Everything turns to dust and everybody dies. Ideas though, ideas live forever. When Batman and the Joker faced each other in a final, desperate battle beneath the streets of Gotham and neither of them emerged after the world had, literally, collapsed around them; it was assumed by the city that both men had perished. While the man beneath the cowl may have “died”, the idea behind Batman lives on; and in a Gotham still in mourning for its fallen son, Powers International, the company that swallowed Wayne Enterprises, with the backing of the police department and the city, resurrect and reinvent Gotham’s dark guardian angel. And this is his story. Superheavy is the tale of how former police commissioner Jim Gordon becomes Batman, and the story of how Bruce Wayne managed to walk away from the role that defined his life. How did Bruce escape the confines of the cowl and all that came, and comes with it? He died, and like his alter-ego was reborn, becoming a new man ready to face the trials and tribulations posed by the “new” Gotham, and from his ashes, the Batman rose, ready to bear the weight and responsibility of his role.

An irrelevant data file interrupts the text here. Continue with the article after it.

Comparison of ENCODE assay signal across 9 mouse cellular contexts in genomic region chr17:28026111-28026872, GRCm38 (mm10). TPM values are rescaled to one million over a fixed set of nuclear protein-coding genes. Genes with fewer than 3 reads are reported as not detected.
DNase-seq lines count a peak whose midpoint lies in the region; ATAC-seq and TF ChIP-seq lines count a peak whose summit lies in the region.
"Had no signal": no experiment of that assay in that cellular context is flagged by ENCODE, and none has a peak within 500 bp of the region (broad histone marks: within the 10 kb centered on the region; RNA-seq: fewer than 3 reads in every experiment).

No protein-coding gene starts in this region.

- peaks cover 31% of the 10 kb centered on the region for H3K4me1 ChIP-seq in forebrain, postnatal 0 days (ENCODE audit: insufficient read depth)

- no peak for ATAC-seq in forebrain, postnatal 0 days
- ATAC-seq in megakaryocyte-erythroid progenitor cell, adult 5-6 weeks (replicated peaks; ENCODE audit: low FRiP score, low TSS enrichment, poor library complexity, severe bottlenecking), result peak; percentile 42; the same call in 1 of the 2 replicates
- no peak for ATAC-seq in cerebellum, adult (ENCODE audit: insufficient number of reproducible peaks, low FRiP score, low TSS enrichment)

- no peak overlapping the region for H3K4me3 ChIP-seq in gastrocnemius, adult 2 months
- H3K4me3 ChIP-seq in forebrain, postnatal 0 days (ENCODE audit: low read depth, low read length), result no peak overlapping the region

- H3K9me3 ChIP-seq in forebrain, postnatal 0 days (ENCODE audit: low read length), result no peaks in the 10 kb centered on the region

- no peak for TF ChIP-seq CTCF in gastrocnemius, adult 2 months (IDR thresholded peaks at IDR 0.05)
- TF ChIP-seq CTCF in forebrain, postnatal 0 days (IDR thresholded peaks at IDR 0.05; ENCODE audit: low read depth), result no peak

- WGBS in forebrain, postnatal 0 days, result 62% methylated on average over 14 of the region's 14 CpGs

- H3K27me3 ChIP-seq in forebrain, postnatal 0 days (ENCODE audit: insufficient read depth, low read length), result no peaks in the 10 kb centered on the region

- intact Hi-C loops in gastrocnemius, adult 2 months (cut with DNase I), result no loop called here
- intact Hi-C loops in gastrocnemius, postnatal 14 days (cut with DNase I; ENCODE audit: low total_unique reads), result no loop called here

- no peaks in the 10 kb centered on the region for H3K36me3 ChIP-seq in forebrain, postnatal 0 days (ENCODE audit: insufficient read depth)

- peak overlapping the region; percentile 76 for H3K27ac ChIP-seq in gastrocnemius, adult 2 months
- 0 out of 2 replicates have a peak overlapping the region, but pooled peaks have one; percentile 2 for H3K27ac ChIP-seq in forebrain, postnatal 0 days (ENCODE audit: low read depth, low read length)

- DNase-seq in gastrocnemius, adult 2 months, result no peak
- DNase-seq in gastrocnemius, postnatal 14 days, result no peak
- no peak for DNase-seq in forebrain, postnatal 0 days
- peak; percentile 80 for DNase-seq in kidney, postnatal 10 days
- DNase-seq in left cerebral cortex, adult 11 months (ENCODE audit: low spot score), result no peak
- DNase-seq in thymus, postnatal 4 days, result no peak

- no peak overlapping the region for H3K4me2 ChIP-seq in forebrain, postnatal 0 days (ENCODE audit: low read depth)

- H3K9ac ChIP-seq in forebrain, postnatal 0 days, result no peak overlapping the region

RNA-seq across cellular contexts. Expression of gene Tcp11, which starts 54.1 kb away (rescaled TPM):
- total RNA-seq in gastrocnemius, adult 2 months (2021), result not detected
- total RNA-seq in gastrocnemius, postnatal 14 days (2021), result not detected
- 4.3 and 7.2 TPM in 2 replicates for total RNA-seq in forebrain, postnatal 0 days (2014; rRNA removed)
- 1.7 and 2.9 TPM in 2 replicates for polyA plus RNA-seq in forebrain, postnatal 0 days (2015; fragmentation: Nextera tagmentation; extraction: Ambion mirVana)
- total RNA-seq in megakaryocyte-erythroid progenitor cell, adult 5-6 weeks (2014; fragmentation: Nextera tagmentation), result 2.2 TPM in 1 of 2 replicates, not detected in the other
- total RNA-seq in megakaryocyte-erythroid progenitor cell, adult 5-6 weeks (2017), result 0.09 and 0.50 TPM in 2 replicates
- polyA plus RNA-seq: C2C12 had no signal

Batman, now an armour clad colossus and fully deputised officer of the law, faces his first super-villain in an inventive and imaginative slow-burn plot that brings the past into the present and sets the gangs of Gotham against each other and everyone else in a power fuelled rampage. It’s a no-nonsense, thrill packed story that’s crammed with beautifully illustrated and rendered action that’ll make you believe that Jim is the right man for the job vacated by Bruce. While that’s enough to warrant the price of admission in its own right, the real heart of Scott Snyder’s tale of rebirth lies in the human drama as both men, and those around them, adjust to their new lives and all of the messy, confusing, and eminently readable baggage that comes with them. Change is never easy, but the incredibly personal and at times emotive fable woven by Snyder captures all of its delicate nuances as it paints a very human picture of the old, and the new, Batman. Capullo and Miki’s art is superb and is as detailed and sumptuous in the quiet moments as it is in the explosive, ensuring that Superheavy maintains the frantic, stygian momentum that Snyder has imbued the plot with. It’s the same Bat channel that we all know and love; it’s just a slightly different, but still hugely enjoyable Bat programme. Batman is dead, long live Batman… Tim Cundle